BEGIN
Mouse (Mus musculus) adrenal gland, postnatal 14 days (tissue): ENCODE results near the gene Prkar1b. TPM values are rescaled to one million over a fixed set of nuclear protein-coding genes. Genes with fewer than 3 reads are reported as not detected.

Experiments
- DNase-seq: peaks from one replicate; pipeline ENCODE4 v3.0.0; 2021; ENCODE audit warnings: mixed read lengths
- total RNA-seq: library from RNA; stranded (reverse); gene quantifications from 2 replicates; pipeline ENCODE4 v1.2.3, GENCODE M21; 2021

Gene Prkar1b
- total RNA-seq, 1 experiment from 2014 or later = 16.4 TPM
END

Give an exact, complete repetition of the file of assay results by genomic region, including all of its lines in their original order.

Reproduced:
Mouse (Mus musculus) adrenal gland, postnatal 14 days (tissue): ENCODE results near the gene Prkar1b. TPM values are rescaled to one million over a fixed set of nuclear protein-coding genes. Genes with fewer than 3 reads are reported as not detected.

Experiments
- DNase-seq: peaks from one replicate; pipeline ENCODE4 v3.0.0; 2021; ENCODE audit warnings: mixed read lengths
- total RNA-seq: library from RNA; stranded (reverse); gene quantifications from 2 replicates; pipeline ENCODE4 v1.2.3, GENCODE M21; 2021

Gene Prkar1b
- total RNA-seq, 1 experiment from 2014 or later = 16.4 TPM